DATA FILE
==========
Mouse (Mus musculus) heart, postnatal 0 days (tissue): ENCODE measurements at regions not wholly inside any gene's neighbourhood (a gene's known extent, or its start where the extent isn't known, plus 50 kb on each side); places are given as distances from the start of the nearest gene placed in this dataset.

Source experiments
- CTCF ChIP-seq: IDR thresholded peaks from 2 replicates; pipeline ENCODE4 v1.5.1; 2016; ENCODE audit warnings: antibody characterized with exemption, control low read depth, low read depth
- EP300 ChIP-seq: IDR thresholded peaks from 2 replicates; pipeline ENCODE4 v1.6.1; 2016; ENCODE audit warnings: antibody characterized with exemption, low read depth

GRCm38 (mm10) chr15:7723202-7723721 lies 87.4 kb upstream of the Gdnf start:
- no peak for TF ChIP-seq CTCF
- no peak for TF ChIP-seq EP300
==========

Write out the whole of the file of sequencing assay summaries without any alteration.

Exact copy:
Mouse (Mus musculus) heart, postnatal 0 days (tissue): ENCODE measurements at regions not wholly inside any gene's neighbourhood (a gene's known extent, or its start where the extent isn't known, plus 50 kb on each side); places are given as distances from the start of the nearest gene placed in this dataset.

Source experiments
- CTCF ChIP-seq: IDR thresholded peaks from 2 replicates; pipeline ENCODE4 v1.5.1; 2016; ENCODE audit warnings: antibody characterized with exemption, control low read depth, low read depth
- EP300 ChIP-seq: IDR thresholded peaks from 2 replicates; pipeline ENCODE4 v1.6.1; 2016; ENCODE audit warnings: antibody characterized with exemption, low read depth

GRCm38 (mm10) chr15:7723202-7723721 lies 87.4 kb upstream of the Gdnf start:
- no peak for TF ChIP-seq CTCF
- no peak for TF ChIP-seq EP300